Wire­line Broad­band Growth is Beyond DSL

DSL con­tin­ues to serve as the dom­i­nant broad­band ac­cess tech­nol­ogy, but the stake­hold­ers will need to lever­age tech op­tions like cable to grow faster

Voice&Data - - CONTENT -

Fixed-line In­ter­net and broad­band in In­dia have, year after year, been elu­sive tar­gets. The Broad­band Pol­icy of 2004 had set a goal of achiev­ing 9 mil­lion broad­band users and 18 mil­lion In­ter­net users for the year 2007, and of 20 mil­lion broad­band users and 40 mil­lion In­ter­net users for the year 2010. None of that, how­ever, was achieved, even when the broad­band was de­fined as a 256 kbps al­ways-on In­ter­net con­nec­tion only. Sev­eral ar­gu­ments have been put forth on why the broad­band tar­gets have been hard to achieve. One of the key rea­sons cited is that the fixed-line PSTN sub­scrip­tions, which are the prin­ci­pal ve­hi­cle for car­ry­ing DSL-based broad­band con­nec­tions into of­fices and homes, have been on a con­tin­ued de­cline for the past sev­eral years. It is ar­gued that this de­cline has, in turn, di­rectly im­pacted the growth of DSL con­nec­tions.

Another ar­gu­ment has been that the rel­a­tively low PC user base in In­dia acts as an in­hibitor for adop­tion and us­age of fixed­line broad­band. Also, while there is a rel­a­tively higher in­ci­dence of smart phones, which could be ef­fec­tively used to ac­cess the In­ter­net over a fixed-wire­less net­work like Wi-Fi, that alone is not enough to cat­alyze the growth of Wi-Fi as a broad­band last mile. Smart­phone us­age over Wi-Fi also hap­pens more when PCs are used in the first place.

Key De­vel­op­ments

Even as the in­dus­try closed the year 2012 at 25.33 mil­lion In­ter­net sub­scribers and 14.98 mil­lion broad­band sub­scribers (which were still way short of the 2010 tar­gets), the Depart­ment of Tele­com (DoT) took a rather bold decision of re­vis­ing the qual­i­fy­ing speed for broad­band to 512 kbps, vide a July 2013 no­ti­fi­ca­tion.

While this didn’t nec­es­sar­ily lead to a rise in broad­band num­bers un­der the new def­i­ni­tion, it did have some pos­i­tive im­pact on the state of broad­band qual­ity in the coun­try. Most sig­nif­i­cantly, TRAI re­ported at the end of De­cem­ber 2013 stated that the min­i­mum down­load speed has been in­creased from 256 kbps to 512 kbps. The to­tal fixed-line broad­band sub­scribers were re­ported at 14.54 mil­lion in 2013, ac­cord­ing to TRAI.

State-run op­er­a­tor BSNL led the fixed broad­band mar­ket seg­ment with a 71.91 per­cent mar­ket share and a to­tal of 13.18 mil­lion broad­band sub­scribers, fol­lowed by Bharti Air­tel at 1.47 mil­lion sub­scribers and MTNL at 1.11 mil­lion sub­scribers. Their sub­scriber shares stood at 8.02 per­cent and 6.06 per­cent, re­spec­tively. You Broad­band and Hath­way Cable were the other sig­nif­i­cant play­ers, with 2.07 per­cent and 2.02 per­cent sub­scriber shares, re­spec­tively. Other play­ers ac­counted for the re­main­ing 9.93 per­cent of the broad­band sub­scribers, as per TRAI data at the close of 2013.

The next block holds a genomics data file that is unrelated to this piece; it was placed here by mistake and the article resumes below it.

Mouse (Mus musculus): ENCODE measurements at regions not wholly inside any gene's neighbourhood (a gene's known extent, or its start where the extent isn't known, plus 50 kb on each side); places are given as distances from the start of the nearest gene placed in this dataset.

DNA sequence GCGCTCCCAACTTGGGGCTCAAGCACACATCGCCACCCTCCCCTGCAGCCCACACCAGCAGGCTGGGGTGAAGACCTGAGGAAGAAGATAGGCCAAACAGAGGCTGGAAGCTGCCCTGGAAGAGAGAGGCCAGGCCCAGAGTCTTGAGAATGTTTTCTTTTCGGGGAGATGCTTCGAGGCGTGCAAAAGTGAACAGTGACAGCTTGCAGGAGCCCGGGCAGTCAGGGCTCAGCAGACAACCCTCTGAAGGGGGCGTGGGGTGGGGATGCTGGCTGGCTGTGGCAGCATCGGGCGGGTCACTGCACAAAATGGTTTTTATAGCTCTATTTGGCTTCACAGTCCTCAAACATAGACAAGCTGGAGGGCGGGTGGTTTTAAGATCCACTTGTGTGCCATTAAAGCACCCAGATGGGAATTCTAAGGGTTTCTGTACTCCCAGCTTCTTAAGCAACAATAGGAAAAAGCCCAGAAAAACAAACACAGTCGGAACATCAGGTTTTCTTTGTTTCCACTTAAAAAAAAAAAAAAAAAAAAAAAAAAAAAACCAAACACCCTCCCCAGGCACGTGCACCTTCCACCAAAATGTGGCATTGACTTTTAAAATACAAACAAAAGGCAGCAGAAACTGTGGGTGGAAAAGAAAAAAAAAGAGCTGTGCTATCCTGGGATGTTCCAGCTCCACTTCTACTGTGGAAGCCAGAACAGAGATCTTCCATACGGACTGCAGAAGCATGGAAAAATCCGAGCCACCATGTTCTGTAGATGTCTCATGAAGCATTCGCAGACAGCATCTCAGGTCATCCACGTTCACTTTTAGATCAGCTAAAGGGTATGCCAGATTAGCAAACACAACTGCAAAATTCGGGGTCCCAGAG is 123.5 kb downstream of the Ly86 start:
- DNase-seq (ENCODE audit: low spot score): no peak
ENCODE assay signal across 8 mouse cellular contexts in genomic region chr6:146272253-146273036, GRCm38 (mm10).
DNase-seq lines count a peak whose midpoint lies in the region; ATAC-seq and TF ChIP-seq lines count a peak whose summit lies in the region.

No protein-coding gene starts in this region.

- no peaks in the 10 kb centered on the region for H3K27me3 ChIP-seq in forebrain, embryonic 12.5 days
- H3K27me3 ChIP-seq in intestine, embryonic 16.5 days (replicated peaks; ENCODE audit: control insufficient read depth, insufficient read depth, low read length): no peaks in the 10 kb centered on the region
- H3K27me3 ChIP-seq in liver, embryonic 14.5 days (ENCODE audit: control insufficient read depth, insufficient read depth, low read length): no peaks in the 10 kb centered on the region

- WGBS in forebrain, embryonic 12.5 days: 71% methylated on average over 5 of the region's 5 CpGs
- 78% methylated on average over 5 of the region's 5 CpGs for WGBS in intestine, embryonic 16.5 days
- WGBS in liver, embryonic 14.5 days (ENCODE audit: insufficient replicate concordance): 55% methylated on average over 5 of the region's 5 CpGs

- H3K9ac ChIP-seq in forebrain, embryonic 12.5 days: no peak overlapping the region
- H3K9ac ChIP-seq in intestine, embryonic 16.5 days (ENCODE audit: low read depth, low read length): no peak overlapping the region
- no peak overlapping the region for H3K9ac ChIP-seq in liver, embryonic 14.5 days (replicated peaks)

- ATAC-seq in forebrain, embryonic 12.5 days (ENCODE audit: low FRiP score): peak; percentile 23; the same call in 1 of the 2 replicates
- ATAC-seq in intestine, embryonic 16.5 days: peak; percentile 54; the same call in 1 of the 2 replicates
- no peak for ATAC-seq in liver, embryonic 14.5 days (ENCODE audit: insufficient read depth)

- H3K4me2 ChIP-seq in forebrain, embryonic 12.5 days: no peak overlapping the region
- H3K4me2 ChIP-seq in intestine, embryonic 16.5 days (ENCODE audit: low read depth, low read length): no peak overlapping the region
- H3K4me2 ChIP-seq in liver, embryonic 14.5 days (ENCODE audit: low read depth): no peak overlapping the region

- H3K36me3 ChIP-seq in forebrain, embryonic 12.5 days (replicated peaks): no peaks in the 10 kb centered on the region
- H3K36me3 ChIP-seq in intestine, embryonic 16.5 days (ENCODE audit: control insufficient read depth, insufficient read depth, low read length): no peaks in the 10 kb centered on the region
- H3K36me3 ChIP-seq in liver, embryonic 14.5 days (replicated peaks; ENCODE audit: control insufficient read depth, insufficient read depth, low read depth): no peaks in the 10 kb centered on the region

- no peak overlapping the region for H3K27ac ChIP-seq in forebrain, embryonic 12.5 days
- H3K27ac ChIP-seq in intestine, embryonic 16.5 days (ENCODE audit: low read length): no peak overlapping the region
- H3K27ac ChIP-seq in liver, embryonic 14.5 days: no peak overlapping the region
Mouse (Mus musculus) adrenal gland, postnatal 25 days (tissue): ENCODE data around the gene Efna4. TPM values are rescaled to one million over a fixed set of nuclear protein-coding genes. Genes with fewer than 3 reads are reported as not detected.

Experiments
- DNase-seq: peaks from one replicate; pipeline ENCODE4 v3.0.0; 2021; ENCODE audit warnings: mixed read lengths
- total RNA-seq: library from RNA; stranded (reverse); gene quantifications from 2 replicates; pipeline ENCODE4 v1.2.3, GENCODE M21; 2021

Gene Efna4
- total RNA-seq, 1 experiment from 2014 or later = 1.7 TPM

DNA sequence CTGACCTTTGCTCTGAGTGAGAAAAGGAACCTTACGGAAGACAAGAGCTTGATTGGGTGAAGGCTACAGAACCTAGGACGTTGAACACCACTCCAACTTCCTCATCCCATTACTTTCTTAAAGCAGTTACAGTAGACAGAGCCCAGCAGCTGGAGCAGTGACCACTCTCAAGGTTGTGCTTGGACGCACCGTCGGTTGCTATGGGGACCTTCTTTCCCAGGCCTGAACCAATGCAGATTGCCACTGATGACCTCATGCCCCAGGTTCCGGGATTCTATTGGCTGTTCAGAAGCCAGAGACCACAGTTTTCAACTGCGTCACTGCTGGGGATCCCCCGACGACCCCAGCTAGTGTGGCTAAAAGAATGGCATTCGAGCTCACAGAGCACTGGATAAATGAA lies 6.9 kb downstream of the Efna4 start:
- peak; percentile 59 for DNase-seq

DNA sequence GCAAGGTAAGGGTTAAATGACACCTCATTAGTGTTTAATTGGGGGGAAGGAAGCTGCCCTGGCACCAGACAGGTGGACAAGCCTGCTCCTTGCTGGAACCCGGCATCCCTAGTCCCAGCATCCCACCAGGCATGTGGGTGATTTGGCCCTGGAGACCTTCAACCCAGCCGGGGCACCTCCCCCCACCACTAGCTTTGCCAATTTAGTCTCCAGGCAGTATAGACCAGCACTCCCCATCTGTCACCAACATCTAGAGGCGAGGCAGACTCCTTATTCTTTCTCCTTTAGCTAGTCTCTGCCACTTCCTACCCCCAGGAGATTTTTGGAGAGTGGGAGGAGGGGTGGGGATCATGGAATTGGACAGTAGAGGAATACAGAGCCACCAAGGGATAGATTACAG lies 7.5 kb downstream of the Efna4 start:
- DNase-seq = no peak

In the fixed nar­row­band seg­ment too, BSNL led with 84.30 per­cent sub­scriber share and 3.19 mil­lion sub­scribers, fol­lowed by YOU Broad­band at 0.17 mil­lion sub­scribers and Bharti at 0.08 mil­lion sub­scribers, as per TRAI.

Dig­i­tal sub­scriber line (DSL) con­tin­ues to be the dom­i­nant ac­cess tech­nol­ogy used in the coun­try for pro­vid­ing fixed broad­band ser­vices and prior to the change in broad­band def­i­ni­tion (to a speed of 512 kbps), DSL con­sti­tuted 84.82 per­cent of the to­tal broad­band sub­scribers, fol­lowed by Eth­er­net LAN (6.09 per­cent) and cable mo­dem (5.24

While DSL would con­tinue to lead as the pri­mary ve­hi­cle of fixed­line broad­band de­liv­ery, other ac­cess tech­nolo­gies like cable have much po­ten­tial that can be tapped into.

per­cent). Fiber and leased lines were the other fixed broad­band tech­nolo­gies. Fixed wire­less tech­nolo­gies like Wi-Fi were also be­ing used by some ser­vice providers as a key ac­cess tech­nol­ogy.

What Next?

While DSL would con­tinue to lead as the pri­mary ve­hi­cle of fixed-line broad­band de­liv­ery, other ac­cess tech­nolo­gies like cable have much po­ten­tial that can be tapped into. It is im­por­tant to note in this con­text that one of the key fac­tors lim­it­ing the de­vel­op­ment of the last-mile ac­cess in­fra­struc­ture has been the right of way (RoW) is­sue.

Re­cently, it was re­ported in the main­stream me­dia that DoT was con­sid­er­ing to cre­ate a spe­cial ISP li­cense cat­e­gory for the cable TV op­er­a­tors. An­a­lysts have ar­gued that such a move could po­ten­tially un­lock a vast pool of last-mile fixed-line re­source that could be lever­aged to de­liver broad­band into mil­lions of new house­holds in the small towns and even in the ru­ral ar­eas.

Spe­cial ISP li­censes for cable TV op­er­a­tors could bring them into the tele­com fold and thus equip them with the reg­u­la­tory ap­provals for pro­vid­ing broad­band ser­vices to their ex­ist­ing sub­scribers, at least in prin­ci­ple, to be­gin with. It is es­ti­mated that cable TV op­er­a­tors serve around 100 mil­lion house­holds, most of which are un­cov­ered by broad­band. This could also help ad­dress the RoW is­sue ef­fec­tively.

Another im­por­tant seg­ment that has much po­ten­tial to grow, while suc­cess­fully ad­dress­ing the RoW is­sue as well, is the fixed-wire­less ac­cess seg­ment of Wi-Fi. Newer Wi-Fi ac­cess tech­nolo­gies like 802.11n and 802.11ac could suc­cess­fully help ad­dress the last-mile ac­cess chal­lenges for a wide range of de­mo­graphic distri­bu­tions, both in the met­ros and tier 1 ci­ties as well as in tier 2-3 ci­ties and towns.

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